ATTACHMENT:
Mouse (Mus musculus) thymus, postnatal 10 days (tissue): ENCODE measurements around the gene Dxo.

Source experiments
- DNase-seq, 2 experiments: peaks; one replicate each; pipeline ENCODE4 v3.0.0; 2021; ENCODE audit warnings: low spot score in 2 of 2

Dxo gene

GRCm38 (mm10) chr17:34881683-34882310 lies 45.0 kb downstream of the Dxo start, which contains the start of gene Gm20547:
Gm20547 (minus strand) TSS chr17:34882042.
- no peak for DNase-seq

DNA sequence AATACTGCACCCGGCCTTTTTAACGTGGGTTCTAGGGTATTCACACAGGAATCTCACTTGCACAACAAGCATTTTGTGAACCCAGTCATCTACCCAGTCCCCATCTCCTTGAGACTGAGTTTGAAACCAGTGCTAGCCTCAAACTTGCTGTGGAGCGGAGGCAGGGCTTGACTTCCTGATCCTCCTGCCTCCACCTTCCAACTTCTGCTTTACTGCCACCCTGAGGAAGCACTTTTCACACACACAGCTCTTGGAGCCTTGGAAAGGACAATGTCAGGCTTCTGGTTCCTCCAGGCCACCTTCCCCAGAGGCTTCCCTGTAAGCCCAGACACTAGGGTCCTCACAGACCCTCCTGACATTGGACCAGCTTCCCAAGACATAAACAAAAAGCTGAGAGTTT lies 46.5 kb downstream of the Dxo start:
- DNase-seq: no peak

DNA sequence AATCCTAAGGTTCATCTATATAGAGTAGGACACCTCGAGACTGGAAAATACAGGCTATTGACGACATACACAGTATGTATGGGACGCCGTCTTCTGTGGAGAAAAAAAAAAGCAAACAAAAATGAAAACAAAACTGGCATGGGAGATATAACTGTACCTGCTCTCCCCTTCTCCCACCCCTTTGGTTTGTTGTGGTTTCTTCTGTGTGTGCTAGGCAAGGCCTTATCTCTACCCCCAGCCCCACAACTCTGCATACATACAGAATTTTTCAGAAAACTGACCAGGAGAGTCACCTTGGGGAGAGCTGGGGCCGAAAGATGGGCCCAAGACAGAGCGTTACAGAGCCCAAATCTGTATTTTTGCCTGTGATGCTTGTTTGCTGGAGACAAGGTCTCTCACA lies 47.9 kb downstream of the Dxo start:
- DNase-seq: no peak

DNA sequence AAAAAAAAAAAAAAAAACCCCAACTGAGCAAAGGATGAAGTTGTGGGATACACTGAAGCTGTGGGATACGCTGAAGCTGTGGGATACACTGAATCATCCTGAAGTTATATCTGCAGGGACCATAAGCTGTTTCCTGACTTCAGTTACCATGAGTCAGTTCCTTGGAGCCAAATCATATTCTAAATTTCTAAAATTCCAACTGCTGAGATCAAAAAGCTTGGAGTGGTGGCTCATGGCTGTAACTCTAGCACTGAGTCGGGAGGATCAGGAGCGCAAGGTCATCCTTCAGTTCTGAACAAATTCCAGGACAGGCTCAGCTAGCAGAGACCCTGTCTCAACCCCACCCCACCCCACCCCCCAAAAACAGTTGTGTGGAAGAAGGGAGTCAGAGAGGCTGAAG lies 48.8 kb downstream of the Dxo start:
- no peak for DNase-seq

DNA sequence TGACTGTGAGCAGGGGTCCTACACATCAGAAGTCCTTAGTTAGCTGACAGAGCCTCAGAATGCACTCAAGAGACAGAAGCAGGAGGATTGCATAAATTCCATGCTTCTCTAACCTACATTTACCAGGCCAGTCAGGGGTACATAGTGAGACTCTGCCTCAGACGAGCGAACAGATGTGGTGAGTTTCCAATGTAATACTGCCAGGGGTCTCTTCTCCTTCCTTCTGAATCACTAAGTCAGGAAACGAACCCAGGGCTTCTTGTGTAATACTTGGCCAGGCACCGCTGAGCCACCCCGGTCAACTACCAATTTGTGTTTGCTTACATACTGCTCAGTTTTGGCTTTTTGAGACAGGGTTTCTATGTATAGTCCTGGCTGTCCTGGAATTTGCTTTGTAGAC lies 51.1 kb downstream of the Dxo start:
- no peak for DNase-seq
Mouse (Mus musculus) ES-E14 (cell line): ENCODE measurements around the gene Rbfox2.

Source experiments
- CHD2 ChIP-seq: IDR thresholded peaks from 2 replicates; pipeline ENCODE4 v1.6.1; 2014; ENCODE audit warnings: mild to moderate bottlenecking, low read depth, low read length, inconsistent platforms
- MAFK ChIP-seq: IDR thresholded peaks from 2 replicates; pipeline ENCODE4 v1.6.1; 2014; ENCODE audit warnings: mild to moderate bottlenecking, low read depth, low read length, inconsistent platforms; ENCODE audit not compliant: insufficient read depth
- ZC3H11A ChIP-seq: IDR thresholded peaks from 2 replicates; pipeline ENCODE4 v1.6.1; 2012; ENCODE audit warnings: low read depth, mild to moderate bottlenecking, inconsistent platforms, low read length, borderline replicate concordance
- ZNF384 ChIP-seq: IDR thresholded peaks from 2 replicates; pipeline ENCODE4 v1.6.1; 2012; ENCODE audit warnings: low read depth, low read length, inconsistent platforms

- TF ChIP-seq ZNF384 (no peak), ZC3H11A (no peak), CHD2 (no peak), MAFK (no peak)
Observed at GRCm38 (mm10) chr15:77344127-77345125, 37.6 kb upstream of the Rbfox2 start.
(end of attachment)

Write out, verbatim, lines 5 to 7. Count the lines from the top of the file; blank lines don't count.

GRCm38 (mm10) chr17:34881683-34882310 lies 45.0 kb downstream of the Dxo start, which contains the start of gene Gm20547:
Gm20547 (minus strand) TSS chr17:34882042.
- no peak for DNase-seq